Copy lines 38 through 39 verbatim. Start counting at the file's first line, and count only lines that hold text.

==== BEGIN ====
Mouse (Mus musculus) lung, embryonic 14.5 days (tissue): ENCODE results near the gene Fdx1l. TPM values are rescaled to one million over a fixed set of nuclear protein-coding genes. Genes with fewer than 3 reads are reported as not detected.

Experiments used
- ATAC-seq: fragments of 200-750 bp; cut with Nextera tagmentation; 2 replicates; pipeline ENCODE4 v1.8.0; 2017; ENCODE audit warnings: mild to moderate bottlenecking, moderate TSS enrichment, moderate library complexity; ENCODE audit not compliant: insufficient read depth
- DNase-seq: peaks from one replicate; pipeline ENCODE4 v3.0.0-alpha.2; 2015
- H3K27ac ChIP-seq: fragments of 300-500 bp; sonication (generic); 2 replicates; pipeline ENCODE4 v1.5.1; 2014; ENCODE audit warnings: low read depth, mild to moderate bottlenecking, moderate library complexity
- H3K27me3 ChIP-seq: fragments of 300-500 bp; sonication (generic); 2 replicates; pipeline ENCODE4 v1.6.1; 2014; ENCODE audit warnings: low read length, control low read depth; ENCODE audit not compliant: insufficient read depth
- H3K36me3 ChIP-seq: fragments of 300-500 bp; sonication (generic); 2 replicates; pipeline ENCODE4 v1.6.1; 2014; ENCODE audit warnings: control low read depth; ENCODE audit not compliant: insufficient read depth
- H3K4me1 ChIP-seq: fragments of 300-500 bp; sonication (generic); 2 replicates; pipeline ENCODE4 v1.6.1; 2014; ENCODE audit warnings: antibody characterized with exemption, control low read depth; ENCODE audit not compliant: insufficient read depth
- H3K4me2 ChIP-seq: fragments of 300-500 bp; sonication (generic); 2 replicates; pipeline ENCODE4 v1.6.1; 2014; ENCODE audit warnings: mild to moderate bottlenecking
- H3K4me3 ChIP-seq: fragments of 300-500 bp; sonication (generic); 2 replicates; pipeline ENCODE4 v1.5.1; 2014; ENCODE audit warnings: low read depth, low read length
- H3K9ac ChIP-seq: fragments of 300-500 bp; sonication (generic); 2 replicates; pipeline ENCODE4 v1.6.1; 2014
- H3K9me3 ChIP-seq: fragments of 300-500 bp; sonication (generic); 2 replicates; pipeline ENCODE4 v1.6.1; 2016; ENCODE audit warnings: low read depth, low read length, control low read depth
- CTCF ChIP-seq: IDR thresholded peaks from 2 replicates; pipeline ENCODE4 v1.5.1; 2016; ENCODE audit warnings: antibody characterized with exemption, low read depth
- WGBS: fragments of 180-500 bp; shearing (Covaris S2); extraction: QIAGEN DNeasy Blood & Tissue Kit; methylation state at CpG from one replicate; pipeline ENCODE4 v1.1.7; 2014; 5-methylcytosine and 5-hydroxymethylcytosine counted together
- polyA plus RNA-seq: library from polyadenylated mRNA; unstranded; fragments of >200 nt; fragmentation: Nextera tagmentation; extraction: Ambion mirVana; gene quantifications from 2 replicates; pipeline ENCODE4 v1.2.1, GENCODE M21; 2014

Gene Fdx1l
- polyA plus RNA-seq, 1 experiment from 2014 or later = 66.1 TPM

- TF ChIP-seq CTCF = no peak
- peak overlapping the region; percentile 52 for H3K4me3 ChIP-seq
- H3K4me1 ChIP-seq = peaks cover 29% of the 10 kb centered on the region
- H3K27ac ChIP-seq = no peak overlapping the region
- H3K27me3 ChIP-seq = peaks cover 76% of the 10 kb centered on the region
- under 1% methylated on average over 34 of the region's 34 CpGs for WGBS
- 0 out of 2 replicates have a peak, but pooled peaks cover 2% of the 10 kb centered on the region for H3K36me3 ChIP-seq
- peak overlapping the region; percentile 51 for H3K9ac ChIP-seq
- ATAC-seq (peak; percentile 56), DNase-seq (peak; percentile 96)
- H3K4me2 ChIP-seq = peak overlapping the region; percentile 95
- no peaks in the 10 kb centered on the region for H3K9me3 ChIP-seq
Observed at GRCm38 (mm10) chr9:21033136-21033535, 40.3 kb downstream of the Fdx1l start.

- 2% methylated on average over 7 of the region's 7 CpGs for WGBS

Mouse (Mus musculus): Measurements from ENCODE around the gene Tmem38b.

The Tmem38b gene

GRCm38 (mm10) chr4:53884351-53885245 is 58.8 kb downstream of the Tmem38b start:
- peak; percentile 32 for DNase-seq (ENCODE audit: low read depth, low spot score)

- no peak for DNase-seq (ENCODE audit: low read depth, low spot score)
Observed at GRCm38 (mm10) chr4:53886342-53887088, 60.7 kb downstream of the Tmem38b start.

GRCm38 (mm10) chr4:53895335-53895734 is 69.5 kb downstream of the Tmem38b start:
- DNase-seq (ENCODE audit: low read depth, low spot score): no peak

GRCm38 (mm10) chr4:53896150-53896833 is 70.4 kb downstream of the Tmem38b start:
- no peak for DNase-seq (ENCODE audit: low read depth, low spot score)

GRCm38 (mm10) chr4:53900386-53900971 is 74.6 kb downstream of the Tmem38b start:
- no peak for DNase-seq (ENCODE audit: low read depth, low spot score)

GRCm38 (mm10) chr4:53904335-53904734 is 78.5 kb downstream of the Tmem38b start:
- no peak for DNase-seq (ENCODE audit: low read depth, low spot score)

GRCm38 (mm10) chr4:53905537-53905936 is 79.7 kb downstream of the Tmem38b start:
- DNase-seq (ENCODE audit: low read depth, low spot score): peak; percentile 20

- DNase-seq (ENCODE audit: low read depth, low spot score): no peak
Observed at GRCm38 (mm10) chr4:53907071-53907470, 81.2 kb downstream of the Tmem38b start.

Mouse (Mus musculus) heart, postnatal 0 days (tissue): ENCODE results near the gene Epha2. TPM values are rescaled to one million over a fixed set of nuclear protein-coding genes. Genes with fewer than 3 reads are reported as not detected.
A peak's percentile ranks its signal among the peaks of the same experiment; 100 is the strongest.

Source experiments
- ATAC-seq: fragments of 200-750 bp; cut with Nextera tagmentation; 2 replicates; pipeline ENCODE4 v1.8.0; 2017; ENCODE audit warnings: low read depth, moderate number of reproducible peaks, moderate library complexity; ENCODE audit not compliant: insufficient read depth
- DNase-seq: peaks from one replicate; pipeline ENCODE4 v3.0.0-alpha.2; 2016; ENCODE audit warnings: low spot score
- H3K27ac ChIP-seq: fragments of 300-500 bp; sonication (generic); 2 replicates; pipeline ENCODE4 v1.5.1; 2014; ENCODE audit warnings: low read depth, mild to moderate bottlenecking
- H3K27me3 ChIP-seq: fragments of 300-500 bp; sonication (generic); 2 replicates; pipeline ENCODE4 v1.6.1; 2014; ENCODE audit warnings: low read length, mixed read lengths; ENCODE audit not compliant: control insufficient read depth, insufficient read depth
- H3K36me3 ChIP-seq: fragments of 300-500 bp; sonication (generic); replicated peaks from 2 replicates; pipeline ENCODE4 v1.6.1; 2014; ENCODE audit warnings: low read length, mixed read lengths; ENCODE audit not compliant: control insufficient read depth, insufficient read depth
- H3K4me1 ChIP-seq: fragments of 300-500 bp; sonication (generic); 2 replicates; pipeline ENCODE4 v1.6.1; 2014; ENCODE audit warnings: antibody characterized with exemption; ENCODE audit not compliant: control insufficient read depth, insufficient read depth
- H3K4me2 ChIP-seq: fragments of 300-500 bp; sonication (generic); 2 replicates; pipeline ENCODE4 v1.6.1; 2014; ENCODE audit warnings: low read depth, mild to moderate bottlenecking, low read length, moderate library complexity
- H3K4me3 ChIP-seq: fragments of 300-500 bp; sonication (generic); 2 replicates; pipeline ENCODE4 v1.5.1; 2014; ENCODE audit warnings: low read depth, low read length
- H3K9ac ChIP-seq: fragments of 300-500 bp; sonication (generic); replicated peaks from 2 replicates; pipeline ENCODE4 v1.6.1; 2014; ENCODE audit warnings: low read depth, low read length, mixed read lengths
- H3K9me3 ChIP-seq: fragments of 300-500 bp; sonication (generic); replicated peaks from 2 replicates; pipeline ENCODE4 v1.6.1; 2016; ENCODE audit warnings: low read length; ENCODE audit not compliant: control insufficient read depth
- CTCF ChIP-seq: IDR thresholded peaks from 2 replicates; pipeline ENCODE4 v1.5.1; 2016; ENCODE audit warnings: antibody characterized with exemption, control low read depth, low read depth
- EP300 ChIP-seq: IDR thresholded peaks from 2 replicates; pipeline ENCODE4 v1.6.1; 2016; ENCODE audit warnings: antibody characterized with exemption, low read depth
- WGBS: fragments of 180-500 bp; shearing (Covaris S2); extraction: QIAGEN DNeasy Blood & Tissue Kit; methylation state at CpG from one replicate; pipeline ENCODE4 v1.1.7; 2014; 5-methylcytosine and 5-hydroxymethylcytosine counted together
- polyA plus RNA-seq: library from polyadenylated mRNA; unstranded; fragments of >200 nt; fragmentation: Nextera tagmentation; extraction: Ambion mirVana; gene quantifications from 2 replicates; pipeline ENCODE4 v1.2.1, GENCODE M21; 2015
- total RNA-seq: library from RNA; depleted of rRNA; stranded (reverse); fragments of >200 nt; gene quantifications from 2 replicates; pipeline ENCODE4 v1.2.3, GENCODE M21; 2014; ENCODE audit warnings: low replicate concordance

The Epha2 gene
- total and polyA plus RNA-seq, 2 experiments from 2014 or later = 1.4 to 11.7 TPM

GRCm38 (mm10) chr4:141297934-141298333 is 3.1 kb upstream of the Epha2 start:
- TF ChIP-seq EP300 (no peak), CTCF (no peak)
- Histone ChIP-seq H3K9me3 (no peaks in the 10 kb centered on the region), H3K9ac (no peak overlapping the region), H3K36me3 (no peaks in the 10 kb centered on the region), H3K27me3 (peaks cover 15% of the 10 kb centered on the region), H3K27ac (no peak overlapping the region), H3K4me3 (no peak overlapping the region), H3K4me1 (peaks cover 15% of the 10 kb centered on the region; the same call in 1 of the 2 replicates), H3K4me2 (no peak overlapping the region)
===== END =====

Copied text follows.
- DNase-seq (ENCODE audit: low read depth, low spot score): no peak

GRCm38 (mm10) chr4:53896150-53896833 is 70.4 kb downstream of the Tmem38b start: